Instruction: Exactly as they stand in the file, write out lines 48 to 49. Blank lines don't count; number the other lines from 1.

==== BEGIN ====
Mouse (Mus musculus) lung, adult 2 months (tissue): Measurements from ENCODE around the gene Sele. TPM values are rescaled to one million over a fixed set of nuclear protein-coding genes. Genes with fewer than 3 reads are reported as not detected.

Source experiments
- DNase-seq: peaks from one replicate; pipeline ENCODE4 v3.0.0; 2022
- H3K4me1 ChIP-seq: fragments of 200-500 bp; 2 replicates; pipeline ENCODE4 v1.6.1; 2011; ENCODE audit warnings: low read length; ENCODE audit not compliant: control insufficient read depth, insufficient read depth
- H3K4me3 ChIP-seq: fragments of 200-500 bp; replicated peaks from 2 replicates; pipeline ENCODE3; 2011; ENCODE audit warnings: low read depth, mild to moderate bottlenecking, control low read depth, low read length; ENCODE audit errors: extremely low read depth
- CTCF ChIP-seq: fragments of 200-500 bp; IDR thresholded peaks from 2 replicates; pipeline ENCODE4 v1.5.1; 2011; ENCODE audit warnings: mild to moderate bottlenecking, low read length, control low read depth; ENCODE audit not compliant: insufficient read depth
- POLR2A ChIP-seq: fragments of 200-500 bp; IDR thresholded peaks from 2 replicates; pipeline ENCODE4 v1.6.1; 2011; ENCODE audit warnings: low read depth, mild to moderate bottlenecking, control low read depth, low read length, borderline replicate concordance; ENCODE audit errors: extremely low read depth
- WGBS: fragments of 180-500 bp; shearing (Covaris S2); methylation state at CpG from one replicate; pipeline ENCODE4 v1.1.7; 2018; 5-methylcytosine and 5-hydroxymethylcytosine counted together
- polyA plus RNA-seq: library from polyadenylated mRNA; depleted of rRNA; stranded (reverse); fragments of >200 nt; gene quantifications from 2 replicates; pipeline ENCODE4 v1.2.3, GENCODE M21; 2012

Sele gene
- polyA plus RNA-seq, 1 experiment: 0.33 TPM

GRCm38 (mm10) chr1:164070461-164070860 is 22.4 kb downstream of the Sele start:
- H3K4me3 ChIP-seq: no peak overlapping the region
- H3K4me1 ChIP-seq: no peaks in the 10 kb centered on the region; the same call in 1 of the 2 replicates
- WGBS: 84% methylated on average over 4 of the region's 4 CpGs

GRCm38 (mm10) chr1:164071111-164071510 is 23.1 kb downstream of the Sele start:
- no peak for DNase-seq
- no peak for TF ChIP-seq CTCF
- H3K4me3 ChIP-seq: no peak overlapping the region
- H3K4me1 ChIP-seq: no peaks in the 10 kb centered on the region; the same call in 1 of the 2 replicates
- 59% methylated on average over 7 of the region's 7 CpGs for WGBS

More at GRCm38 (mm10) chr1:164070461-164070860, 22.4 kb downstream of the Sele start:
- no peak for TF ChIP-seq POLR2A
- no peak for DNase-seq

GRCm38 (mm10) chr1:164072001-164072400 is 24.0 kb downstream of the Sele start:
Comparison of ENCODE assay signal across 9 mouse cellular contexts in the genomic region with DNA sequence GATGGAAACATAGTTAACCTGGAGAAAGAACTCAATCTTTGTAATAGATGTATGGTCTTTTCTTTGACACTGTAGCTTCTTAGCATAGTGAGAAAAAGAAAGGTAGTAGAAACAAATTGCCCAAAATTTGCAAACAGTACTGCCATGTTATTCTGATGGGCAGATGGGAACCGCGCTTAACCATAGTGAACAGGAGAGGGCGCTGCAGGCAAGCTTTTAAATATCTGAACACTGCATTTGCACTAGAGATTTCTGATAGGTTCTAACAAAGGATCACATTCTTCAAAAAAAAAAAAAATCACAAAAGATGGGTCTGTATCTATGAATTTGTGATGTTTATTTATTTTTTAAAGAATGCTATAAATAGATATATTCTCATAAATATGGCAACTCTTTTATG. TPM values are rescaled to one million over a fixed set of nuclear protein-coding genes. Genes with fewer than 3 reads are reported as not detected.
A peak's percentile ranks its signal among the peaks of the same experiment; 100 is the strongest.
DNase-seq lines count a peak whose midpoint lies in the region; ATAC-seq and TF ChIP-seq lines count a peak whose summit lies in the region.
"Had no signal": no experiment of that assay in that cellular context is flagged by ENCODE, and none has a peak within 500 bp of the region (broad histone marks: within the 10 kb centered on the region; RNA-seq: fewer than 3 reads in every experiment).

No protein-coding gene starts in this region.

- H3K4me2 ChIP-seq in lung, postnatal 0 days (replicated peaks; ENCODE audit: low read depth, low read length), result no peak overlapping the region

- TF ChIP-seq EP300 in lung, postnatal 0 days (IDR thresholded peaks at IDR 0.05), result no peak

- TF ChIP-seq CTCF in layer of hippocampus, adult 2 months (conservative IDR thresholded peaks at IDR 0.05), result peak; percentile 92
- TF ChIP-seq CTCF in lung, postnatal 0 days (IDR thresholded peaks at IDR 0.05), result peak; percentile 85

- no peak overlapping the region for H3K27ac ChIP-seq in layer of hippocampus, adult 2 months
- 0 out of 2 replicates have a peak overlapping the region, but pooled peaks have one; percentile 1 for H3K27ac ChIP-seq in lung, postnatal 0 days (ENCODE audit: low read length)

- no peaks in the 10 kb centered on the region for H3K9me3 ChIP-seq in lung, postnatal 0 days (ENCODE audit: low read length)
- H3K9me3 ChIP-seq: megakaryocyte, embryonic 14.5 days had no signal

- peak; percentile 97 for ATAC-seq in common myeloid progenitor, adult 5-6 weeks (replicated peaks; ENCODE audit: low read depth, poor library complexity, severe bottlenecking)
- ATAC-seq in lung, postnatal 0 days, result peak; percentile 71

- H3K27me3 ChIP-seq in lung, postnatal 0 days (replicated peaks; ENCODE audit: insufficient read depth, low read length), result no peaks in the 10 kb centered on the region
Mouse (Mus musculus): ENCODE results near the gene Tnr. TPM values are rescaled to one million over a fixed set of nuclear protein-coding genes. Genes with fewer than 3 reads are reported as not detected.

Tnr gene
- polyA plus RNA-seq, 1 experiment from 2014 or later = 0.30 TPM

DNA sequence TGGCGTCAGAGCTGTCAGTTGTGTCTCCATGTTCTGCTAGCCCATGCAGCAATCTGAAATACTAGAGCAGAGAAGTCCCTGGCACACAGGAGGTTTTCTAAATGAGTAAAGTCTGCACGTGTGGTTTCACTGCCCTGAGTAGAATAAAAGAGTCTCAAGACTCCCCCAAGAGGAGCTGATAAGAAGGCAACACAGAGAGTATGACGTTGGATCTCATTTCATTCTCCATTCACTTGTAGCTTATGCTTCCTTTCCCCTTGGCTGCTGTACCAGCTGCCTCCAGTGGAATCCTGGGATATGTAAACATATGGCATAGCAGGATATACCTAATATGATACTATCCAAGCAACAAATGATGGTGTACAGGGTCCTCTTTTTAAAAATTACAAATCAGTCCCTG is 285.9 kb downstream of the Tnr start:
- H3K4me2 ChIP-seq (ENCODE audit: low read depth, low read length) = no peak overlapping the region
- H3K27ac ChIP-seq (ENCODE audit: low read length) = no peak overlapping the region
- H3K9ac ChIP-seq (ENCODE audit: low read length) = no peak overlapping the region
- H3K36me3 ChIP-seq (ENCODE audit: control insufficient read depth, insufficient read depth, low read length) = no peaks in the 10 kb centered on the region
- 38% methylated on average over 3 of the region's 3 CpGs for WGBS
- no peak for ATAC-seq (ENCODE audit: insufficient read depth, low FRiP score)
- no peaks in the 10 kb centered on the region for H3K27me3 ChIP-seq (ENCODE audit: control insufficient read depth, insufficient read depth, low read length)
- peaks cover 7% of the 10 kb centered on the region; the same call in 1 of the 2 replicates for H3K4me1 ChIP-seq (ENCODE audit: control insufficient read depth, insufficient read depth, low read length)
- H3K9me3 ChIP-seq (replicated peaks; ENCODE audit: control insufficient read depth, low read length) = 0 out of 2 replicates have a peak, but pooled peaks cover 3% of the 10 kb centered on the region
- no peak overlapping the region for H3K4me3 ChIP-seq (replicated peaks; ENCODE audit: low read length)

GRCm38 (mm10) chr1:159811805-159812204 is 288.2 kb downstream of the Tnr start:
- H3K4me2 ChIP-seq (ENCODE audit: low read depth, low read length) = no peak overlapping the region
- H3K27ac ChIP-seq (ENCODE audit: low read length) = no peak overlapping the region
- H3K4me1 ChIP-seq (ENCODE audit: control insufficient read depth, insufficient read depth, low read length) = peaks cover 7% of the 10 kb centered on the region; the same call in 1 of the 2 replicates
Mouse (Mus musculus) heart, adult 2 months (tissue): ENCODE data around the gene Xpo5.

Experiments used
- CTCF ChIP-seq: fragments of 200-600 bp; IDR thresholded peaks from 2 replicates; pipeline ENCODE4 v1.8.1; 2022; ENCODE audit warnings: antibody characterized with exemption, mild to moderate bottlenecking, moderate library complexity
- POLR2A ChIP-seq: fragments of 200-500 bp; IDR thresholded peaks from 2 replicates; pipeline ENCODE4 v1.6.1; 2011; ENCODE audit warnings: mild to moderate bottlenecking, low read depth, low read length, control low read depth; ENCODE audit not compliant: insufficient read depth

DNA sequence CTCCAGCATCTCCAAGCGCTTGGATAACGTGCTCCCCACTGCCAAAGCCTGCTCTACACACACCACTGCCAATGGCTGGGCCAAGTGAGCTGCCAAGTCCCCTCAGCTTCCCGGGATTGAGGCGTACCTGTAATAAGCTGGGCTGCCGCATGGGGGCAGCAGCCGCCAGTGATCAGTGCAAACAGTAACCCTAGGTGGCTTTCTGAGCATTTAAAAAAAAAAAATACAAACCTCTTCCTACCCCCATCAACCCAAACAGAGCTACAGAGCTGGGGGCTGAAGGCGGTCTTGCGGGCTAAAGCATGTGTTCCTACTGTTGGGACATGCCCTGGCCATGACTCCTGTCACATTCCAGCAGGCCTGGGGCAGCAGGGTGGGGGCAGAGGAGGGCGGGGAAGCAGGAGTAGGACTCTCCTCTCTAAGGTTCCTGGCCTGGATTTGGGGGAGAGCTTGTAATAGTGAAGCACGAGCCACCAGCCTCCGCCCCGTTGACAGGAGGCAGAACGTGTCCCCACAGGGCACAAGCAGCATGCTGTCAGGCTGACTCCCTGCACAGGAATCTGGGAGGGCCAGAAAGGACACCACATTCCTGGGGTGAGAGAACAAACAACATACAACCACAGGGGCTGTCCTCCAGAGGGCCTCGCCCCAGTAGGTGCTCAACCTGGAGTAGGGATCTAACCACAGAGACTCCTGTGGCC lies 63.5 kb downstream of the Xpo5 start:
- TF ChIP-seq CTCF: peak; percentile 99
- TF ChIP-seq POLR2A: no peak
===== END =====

- H3K9ac ChIP-seq (ENCODE audit: low read length) = no peak overlapping the region
- H3K36me3 ChIP-seq (ENCODE audit: control insufficient read depth, insufficient read depth, low read length) = no peaks in the 10 kb centered on the region